If you build something with Pennsylvania tax dollars, state law says you have to use American steel.
An unusual lawsuit filed in Commonwealth Court by Attorney General Linda Kelly, though, accuses a McKeesport company of ignoring that requirement in two school building projects, in a case that raises questions about how the domestic content rule applies in the age of outsourcing.
Ms. Kelly's civil deputies sued Ryco Inc. in August, saying the company violated the Steel Products Procurement Act. This month her office amended the complaint, making more specific accusations and mentioning -- but not accusing -- Ryco's former controller and chief financial officer, George Dunbar, now a state representative.
Mr. Dunbar, R-Penn Township, said he wasn't intimately involved in Ryco's day-to-day operations and wouldn't have known if someone in the company was buying foreign steel when domestic was required.
"I knew whenever we had contracts that had state dollars in it, under the act, you had to use domestic steel," he said. "I don't, for one moment, think that there was willful intent to do anything wrong.
"If there was something that was wrong," he added, "they should pay the penalties."
Ryco, a three-decade-old company with subsidiaries involved in plumbing and sprinkler installation, was hired starting in 2008 to design and build fire suppression systems for Indiana University of Pennsylvania dormitories. The firm was paid $670,000.
Ryco executives including Vice President Richard Bosco submitted forms pledging to use domestic steel. The act demands that steel products used in state-backed public works projects be at least three-quarters American made, unless no part is domestically available.
According to the amended complaint, though, the company used imported fittings, "some stamped with a China marking, while others were marked Poland."
Ryco attorney Robert Blumling denied that the company violated the steel act.
"I don't know where the commonwealth is coming from with this," Mr. Blumling said.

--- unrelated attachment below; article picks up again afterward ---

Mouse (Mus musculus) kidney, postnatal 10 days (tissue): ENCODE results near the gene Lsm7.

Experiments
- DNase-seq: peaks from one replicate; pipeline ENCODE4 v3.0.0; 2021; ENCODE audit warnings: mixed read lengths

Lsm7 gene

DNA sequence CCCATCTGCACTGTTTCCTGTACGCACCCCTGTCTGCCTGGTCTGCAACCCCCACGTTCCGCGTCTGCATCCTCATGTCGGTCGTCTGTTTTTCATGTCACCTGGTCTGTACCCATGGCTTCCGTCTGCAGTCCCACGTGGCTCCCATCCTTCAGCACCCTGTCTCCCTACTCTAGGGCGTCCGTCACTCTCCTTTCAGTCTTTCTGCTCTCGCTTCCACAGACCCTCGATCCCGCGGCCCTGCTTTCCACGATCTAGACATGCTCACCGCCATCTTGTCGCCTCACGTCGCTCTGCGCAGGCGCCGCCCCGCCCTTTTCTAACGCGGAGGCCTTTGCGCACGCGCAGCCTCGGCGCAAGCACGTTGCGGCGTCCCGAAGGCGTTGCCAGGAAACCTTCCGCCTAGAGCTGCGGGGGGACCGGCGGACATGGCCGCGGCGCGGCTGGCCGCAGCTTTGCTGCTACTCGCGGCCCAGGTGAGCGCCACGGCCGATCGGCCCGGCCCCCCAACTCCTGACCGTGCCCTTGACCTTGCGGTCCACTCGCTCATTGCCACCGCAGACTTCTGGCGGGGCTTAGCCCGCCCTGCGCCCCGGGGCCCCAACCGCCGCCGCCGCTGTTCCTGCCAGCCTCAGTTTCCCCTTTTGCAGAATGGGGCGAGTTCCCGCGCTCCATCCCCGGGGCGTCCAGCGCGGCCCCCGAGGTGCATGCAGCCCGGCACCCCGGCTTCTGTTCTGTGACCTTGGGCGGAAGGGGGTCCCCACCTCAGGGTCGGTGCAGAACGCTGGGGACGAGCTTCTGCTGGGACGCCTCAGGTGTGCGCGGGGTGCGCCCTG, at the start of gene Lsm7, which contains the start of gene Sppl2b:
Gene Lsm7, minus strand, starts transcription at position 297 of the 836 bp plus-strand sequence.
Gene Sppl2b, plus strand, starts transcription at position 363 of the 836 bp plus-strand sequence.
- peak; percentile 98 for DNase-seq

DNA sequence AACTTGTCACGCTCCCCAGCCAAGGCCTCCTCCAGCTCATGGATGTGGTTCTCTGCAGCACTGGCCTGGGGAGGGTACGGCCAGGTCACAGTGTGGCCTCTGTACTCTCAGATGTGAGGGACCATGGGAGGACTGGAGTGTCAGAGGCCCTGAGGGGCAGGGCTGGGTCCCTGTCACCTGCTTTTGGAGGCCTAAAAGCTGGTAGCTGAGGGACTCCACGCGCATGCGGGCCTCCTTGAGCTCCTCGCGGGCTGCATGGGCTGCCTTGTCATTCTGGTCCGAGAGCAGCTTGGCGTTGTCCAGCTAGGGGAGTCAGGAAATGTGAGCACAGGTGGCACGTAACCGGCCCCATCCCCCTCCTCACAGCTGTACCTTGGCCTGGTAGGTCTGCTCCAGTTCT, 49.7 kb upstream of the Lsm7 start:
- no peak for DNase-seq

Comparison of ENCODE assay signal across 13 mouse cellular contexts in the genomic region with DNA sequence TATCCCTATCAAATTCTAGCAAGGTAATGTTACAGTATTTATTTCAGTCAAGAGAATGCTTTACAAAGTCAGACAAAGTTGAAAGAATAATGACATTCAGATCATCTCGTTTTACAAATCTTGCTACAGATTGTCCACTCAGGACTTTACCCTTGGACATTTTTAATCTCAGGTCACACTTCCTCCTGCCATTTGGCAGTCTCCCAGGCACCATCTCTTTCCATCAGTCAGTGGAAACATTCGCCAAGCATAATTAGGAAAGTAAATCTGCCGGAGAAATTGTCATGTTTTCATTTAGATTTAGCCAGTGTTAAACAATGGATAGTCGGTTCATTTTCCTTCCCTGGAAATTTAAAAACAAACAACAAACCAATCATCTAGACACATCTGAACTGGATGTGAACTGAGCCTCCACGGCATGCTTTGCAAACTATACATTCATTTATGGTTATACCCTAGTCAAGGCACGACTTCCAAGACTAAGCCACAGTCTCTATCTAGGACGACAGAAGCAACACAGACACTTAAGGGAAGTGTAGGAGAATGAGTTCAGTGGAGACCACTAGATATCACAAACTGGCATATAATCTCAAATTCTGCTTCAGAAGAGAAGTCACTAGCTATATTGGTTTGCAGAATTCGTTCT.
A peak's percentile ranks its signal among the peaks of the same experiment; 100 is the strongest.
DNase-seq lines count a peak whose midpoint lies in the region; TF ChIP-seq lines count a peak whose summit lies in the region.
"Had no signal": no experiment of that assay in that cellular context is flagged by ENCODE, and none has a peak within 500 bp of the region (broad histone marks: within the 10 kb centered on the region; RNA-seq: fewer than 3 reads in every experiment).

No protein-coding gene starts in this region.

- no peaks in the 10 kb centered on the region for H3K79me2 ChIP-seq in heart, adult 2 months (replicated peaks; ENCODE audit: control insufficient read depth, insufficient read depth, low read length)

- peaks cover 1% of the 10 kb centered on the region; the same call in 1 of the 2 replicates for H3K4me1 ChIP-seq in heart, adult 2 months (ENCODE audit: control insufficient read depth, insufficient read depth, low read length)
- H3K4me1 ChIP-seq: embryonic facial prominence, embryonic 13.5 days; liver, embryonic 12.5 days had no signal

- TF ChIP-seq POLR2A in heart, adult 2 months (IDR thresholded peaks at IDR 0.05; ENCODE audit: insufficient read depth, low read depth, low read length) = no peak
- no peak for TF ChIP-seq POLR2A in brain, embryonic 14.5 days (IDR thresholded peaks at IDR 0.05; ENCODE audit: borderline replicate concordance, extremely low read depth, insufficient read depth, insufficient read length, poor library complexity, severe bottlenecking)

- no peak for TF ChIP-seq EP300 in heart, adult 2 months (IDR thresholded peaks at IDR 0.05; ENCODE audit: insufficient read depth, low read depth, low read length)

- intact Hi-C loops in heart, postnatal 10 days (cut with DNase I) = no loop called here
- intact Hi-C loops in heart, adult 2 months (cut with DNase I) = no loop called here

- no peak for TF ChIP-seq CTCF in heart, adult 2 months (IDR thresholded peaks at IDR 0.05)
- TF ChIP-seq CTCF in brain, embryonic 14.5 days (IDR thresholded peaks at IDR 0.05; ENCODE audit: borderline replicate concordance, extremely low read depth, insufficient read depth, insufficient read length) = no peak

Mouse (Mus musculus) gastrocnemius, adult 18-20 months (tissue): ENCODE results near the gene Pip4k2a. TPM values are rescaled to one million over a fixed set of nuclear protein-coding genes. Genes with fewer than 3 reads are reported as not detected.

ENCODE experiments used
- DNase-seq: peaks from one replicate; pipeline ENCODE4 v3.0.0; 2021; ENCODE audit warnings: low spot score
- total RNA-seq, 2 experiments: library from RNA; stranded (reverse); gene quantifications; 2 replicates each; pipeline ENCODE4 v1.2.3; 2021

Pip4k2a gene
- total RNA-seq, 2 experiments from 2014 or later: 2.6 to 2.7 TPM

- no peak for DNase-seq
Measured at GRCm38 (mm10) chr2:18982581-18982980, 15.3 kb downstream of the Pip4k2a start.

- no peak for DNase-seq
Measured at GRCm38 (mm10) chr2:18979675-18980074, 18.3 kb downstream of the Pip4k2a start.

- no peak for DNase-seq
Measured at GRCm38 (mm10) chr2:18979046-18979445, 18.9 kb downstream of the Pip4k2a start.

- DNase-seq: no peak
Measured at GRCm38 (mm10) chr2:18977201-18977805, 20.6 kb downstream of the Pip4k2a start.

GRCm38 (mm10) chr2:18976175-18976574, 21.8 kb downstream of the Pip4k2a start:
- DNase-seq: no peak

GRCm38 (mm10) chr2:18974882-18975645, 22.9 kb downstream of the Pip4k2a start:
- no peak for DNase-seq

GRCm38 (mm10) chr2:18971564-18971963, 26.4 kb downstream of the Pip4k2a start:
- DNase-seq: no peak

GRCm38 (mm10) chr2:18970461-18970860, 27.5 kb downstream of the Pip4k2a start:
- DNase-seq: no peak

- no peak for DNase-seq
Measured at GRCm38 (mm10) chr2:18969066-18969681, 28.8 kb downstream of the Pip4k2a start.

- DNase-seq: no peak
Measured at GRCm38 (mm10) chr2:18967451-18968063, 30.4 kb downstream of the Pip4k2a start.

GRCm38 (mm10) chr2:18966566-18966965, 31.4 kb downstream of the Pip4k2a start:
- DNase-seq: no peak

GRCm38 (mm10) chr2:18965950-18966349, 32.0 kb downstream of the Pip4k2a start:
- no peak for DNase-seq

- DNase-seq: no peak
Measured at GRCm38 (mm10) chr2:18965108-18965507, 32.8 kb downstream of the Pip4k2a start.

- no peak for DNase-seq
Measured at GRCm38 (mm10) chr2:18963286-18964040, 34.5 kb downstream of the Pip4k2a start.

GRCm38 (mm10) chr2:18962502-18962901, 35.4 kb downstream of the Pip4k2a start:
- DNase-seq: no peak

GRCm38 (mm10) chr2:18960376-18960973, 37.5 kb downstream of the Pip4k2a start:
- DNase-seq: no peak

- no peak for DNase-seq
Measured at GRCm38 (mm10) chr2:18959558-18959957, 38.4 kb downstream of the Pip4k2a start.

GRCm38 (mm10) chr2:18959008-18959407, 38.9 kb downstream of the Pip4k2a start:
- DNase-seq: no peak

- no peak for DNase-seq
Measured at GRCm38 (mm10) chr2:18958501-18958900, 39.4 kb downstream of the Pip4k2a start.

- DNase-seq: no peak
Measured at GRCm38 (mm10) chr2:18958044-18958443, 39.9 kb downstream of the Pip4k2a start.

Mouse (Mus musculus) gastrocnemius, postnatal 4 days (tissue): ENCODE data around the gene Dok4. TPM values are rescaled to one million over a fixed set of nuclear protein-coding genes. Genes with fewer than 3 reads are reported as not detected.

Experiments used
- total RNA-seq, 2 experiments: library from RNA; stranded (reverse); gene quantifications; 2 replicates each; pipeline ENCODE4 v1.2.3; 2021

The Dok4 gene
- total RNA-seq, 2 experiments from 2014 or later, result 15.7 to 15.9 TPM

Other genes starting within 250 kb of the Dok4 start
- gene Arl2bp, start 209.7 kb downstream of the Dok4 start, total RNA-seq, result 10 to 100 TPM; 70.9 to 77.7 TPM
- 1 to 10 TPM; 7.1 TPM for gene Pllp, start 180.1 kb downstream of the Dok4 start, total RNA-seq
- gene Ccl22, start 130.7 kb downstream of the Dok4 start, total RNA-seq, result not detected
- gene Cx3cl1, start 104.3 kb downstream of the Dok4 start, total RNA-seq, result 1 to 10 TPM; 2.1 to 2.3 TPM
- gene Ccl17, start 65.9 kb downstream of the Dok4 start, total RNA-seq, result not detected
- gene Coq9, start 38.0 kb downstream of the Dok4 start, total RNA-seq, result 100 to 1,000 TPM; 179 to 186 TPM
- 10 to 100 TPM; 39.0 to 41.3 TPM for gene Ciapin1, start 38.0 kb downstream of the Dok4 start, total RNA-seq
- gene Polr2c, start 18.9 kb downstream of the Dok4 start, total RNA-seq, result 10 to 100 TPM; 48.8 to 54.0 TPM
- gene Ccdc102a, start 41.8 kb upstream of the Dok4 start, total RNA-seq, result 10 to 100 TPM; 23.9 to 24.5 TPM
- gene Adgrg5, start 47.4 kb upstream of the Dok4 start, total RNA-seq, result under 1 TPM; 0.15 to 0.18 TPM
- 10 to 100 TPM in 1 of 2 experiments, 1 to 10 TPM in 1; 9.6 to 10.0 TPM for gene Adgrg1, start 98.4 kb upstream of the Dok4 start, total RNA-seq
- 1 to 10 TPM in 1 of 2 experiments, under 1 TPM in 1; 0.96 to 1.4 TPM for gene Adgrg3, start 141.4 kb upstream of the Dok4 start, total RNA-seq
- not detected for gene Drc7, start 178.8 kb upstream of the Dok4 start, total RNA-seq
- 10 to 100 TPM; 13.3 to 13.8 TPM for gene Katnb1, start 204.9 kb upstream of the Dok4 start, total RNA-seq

The company has argued in court filings that the dorm project isn't subject to the steel act because it was outsourced to the private Foundation for Indiana University of Pennsylvania, rather than for the school itself.
The attorney general's office has countered that the foundation was created to promote the university, that an agreement between the two obliges the foundation to comply with the steel act, and that the project was approved by the State System of Higher Education board.
Tom Borellis, of IUP's administration and finance office, said the school thinks the project is subject to the act and alerted the attorney general when it detected potential violations.
In 2009, Ryco was hired to provide sprinklers for the Blairsville-Saltsburg School District's middle and high school renovation project, for $139,500. Again, company officials pledged to use American steel, but according to the attorney general's office, foreign metal was used instead.
The complaint notes that Mr. Dunbar signed one of the contracts with the district. That contract doesn't mention the steel sourcing requirement.
"In all honesty, [other than] Blairsville-Saltsburg, I never signed contracts for Ryco," Mr. Dunbar said. "It's probably the one contract that they worked on that I signed" and only because the district needed the paperwork in a hurry and nobody else with signing authority was available.
He said that as controller, he would sometimes see purchase orders going out on public projects, specifying that only domestic steel could be used. "I really have no idea," he said, "what the screw-up was" if foreign steel made it into public projects.
Domestic and foreign pipe are comparable in price. But the complaint said that a coupling that cost $35 from a domestic source was listed for $7.67 from a foreign supplier. A larger domestic coupling went for $189.50 versus $45.63 for the import.
The attorney general wants Ryco to pay back the money it got for the IUP and Blairsville-Saltsburg projects, plus pay $1,000 per violation and reimburse the costs of prosecution. The office also wants a court order banning Ryco from public contracting for five years and demanding that Mr. Bosco sell any interest in Ryco.
Mr. Blumling called that "very draconian."
Steel act cases are rare. The most recent prior steel act case was settled in 2009, when Aero-Mod Inc. agreed to an $85,000 settlement of a complaint that it used foreign steel in a new pumping station for the Newberry Township Municipal Authority plus as many as 21 previous public projects.
The Sprinklerfitters Union has tipped off law enforcement to alleged violations of the act.
"We've caught quite a few contractors to varying degrees. Some of them are serious, and some of them are not," said Gary Bittner, a business agent with Sprinklerfitters Local 669. "We focused on the most serious one," which was Ryco, he said.
Told that the union was involved, Mr. Dunbar said, "That's kind of dirty, if that's the case." Last year, the union tried, and failed, to organize Ryco's workers.
But regardless of who reported it, he said, "if something's wrong, then something's wrong."
Rich Lord: firstname.lastname@example.org or 412-263-1542